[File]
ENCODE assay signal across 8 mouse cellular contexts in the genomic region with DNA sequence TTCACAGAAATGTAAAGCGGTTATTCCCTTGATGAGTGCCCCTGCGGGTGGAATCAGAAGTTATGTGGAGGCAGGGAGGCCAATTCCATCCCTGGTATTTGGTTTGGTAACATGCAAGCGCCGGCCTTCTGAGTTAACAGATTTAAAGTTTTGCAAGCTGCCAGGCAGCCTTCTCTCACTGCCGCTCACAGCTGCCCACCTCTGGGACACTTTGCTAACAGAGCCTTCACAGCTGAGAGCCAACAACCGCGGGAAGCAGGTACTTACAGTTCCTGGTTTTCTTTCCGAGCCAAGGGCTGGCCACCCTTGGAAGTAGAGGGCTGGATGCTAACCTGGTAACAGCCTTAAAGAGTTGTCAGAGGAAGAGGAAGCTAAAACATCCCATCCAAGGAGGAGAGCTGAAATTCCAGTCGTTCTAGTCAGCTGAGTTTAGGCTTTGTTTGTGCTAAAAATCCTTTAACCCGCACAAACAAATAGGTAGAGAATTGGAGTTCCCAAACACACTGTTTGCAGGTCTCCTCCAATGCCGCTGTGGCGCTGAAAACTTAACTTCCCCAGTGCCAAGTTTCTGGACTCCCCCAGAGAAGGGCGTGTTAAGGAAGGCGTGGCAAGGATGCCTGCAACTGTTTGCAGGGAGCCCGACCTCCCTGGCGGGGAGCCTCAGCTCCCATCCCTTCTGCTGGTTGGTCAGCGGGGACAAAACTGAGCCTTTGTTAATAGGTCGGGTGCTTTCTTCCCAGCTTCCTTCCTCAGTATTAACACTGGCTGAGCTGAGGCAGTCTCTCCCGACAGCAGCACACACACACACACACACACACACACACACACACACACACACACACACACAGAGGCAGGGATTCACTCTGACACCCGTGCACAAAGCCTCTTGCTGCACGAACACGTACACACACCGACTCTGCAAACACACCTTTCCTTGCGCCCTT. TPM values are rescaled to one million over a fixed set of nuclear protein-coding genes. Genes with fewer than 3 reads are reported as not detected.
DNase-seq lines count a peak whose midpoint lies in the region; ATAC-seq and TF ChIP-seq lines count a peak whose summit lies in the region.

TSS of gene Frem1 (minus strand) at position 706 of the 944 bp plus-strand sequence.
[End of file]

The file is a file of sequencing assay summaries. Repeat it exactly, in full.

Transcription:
ENCODE assay signal across 8 mouse cellular contexts in the genomic region with DNA sequence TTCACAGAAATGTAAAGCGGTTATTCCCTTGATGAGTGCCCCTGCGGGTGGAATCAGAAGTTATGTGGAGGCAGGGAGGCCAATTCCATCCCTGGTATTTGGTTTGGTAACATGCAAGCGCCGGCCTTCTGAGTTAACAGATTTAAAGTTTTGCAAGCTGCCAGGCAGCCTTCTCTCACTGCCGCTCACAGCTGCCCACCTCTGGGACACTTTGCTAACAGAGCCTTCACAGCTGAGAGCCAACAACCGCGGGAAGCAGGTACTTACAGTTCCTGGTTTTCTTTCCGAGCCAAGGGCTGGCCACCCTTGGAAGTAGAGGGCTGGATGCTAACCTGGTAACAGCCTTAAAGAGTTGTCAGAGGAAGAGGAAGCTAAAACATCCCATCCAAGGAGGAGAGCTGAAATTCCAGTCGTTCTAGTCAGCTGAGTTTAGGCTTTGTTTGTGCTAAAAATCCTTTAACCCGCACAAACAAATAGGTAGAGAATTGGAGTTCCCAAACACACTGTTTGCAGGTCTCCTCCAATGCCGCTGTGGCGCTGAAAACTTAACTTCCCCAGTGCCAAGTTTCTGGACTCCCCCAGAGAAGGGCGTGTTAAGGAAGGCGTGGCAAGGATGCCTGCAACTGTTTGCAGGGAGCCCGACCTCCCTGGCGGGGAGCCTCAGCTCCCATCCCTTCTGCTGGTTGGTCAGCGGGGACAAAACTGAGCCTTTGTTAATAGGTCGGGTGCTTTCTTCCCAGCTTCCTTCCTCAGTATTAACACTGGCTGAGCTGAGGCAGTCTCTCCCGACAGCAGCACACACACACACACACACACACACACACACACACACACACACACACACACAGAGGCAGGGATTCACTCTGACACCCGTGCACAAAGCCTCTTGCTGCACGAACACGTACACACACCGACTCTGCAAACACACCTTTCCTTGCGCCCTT. TPM values are rescaled to one million over a fixed set of nuclear protein-coding genes. Genes with fewer than 3 reads are reported as not detected.
DNase-seq lines count a peak whose midpoint lies in the region; ATAC-seq and TF ChIP-seq lines count a peak whose summit lies in the region.

TSS of gene Frem1 (minus strand) at position 706 of the 944 bp plus-strand sequence.